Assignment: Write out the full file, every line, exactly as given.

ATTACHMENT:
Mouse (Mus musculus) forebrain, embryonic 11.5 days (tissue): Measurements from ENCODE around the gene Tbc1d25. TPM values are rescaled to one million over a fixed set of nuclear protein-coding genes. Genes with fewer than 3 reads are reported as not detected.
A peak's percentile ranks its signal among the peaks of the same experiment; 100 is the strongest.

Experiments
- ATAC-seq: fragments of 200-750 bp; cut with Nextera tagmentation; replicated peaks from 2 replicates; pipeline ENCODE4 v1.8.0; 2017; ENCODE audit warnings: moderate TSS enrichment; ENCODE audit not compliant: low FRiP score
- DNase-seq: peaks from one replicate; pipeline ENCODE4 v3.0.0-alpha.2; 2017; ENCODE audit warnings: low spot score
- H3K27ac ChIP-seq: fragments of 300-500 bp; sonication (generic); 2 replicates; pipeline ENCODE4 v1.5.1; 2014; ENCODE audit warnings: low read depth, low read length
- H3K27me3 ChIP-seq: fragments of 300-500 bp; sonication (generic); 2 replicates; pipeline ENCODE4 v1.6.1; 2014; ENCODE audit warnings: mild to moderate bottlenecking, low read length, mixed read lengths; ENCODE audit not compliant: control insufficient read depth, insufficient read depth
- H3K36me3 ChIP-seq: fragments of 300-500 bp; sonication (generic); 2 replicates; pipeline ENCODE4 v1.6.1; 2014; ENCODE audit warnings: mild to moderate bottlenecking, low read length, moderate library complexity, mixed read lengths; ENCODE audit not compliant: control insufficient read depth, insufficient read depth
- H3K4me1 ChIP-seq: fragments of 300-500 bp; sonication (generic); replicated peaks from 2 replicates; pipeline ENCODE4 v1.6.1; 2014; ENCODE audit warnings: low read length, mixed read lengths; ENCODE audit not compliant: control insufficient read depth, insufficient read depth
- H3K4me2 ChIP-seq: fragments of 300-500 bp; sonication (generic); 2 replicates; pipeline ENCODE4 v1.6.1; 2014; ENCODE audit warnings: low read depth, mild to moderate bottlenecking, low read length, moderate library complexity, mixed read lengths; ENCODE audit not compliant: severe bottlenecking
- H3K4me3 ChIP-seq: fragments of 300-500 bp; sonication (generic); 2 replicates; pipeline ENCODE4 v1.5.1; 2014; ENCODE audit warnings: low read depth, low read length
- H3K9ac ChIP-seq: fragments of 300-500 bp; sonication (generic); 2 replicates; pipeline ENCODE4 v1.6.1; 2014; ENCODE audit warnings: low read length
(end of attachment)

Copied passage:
Mouse (Mus musculus) forebrain, embryonic 11.5 days (tissue): Measurements from ENCODE around the gene Tbc1d25. TPM values are rescaled to one million over a fixed set of nuclear protein-coding genes. Genes with fewer than 3 reads are reported as not detected.
A peak's percentile ranks its signal among the peaks of the same experiment; 100 is the strongest.

Experiments
- ATAC-seq: fragments of 200-750 bp; cut with Nextera tagmentation; replicated peaks from 2 replicates; pipeline ENCODE4 v1.8.0; 2017; ENCODE audit warnings: moderate TSS enrichment; ENCODE audit not compliant: low FRiP score
- DNase-seq: peaks from one replicate; pipeline ENCODE4 v3.0.0-alpha.2; 2017; ENCODE audit warnings: low spot score
- H3K27ac ChIP-seq: fragments of 300-500 bp; sonication (generic); 2 replicates; pipeline ENCODE4 v1.5.1; 2014; ENCODE audit warnings: low read depth, low read length
- H3K27me3 ChIP-seq: fragments of 300-500 bp; sonication (generic); 2 replicates; pipeline ENCODE4 v1.6.1; 2014; ENCODE audit warnings: mild to moderate bottlenecking, low read length, mixed read lengths; ENCODE audit not compliant: control insufficient read depth, insufficient read depth
- H3K36me3 ChIP-seq: fragments of 300-500 bp; sonication (generic); 2 replicates; pipeline ENCODE4 v1.6.1; 2014; ENCODE audit warnings: mild to moderate bottlenecking, low read length, moderate library complexity, mixed read lengths; ENCODE audit not compliant: control insufficient read depth, insufficient read depth
- H3K4me1 ChIP-seq: fragments of 300-500 bp; sonication (generic); replicated peaks from 2 replicates; pipeline ENCODE4 v1.6.1; 2014; ENCODE audit warnings: low read length, mixed read lengths; ENCODE audit not compliant: control insufficient read depth, insufficient read depth
- H3K4me2 ChIP-seq: fragments of 300-500 bp; sonication (generic); 2 replicates; pipeline ENCODE4 v1.6.1; 2014; ENCODE audit warnings: low read depth, mild to moderate bottlenecking, low read length, moderate library complexity, mixed read lengths; ENCODE audit not compliant: severe bottlenecking
- H3K4me3 ChIP-seq: fragments of 300-500 bp; sonication (generic); 2 replicates; pipeline ENCODE4 v1.5.1; 2014; ENCODE audit warnings: low read depth, low read length
- H3K9ac ChIP-seq: fragments of 300-500 bp; sonication (generic); 2 replicates; pipeline ENCODE4 v1.6.1; 2014; ENCODE audit warnings: low read length